Friday, February 28, 2003

Bribed, Used, and Stupid
An Iraqi blogger describes his disgust for the pampered Westerners (aka "Human Shields") who arrive for duty to protect Saddam.

"Anyway, what really got my goat this time was finding out that they get food coupons worth 15,000 dinars per meal, 3 for every day.fifteen thousan.
Do you know how much the monthly food ration for a 4 person family is worth, for a whole month not per meal (real cost, not subsidized) ? 30,000 dinars, if you get someone to buy the bad rice they give you for a decent price. 15,000. What are they eating? A whole lamb every meal?"

Let's put this within context. Today in the morning Raed, our friend G. and I went for a late big breakfast we had 2 tishreeb bagilas (can't explain that, you have to be an Iraqi to get it otherwise it sounds inedible) and a makhlama (which is an omelet with minced meat), tea, fizzy drinks and argila afterwards (the water-pipe-thingy) all for 4,750 dinars, and we were not going super cheap. A lunch in any above-average restaurant will not be more than 8,000 dinars and that includes everything. 15,000 thousand is a meal in a super expensive restaurant in Arasat Street, in one of those places that really almost have an "only foreigners allowed, no Iraqis welcome unless you are UN staff" sign on it. I will stop calling them tourist when they stop taking all this pampering from the Iraqi government. Did I tell you about the tours? Today was Babylon day. You are really missing it, the cheapest way to do the Iraq trip you have wanted to do but were too scared."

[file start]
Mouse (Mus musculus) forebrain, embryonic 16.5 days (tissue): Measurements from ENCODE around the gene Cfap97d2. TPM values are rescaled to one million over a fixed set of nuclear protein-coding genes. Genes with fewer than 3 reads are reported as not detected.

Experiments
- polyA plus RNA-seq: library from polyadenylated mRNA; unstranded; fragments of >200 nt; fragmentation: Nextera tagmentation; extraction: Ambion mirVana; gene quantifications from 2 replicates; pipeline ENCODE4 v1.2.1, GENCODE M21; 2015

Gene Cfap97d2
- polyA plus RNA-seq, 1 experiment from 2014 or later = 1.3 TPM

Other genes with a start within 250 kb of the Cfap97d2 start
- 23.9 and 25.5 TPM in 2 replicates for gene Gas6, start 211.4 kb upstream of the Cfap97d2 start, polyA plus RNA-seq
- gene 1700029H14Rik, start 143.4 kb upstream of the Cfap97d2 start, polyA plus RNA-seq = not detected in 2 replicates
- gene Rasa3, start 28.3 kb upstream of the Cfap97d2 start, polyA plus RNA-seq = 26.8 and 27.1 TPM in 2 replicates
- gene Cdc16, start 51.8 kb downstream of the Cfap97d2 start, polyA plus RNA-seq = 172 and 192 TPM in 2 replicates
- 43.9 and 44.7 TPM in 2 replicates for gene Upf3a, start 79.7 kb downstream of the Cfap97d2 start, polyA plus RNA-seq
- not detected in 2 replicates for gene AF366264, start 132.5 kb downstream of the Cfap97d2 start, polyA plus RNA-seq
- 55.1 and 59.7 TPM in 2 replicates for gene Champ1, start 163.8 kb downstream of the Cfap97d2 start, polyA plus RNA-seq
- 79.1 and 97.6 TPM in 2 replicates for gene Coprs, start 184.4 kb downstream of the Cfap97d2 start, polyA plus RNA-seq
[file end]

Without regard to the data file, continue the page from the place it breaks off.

Thursday, February 27, 2003

Analysis Right on the Money
Many different reasons exist to explain why the US is now confronting Iraq. Some are cogent and some are just plain moronic. However, I think the most succinct and evenhanded and on-the-money explanation comes from an Indian editorialist in the Hindustan Times. Leave it to someone else to speak our language better than we do. This is a Must-Read and I think perfectly dovetails with the speech Bush gave last night on the prospects for future Iraqi democracy once Saddam is removed. Go Here. Please Read. The article is not long.

Wednesday, February 26, 2003

Sexual Chocolate
Vicki and I have taken to ending our evening meal with a few morsels of bittersweet chocolate (usually rated at 70% cacao content or higher). Our first foray into this realm began with Scharffen-Berger. This is a relatively young upstart in the universe of chocolate but their product is made using time honored techniques and processes. The taste of the 70% is quite smooth with hints of a cherry roastiness.
Most recently, I ponied up decent dough to purchase a few more exotic offerings. Michel Cluizel offers a 72% variety that contains small nibs of cacao. This chocolate is similar to the Scharffen-Berger in texture but the flavor is mellower and subdued with a greater hint of roastiness that overshadows other flavors.
Perhaps most intriguing is the Bonajuto from Sicily. This chocolate is quite different from what we are used to in that it is made using techniques perhaps most true to the original "Xoco'atl" that the Aztecs enjoyed. Indeed, Bonajuto may be as close as we come to appreciating chocolate in its most historically original form when it entered into European consciousness back in the 16th Century. In this case, the cacao nibs and the sugar remain distinct crystals and the texture is crispy and crunchy rather than smooth. Later chocolate production blended the cacao and the sugar into a combined solid with a uniform texture. In the Bonajuto, the two remain separate and distinct within the whole bar. A very unique and delicious treat!
And finally our chocolate travels ventured us to Venezuela and the kingly offering called El Rey. This variety ensures production at the source of the cacao and the "Gran Saman" offering (70%) utilizes the heirloom Criollo cacao native to the region. The texture is smooth and inviting and the roastiness couples with hints of nut to produce a fine finish. El Rey is my favorite.

Durable Nonsense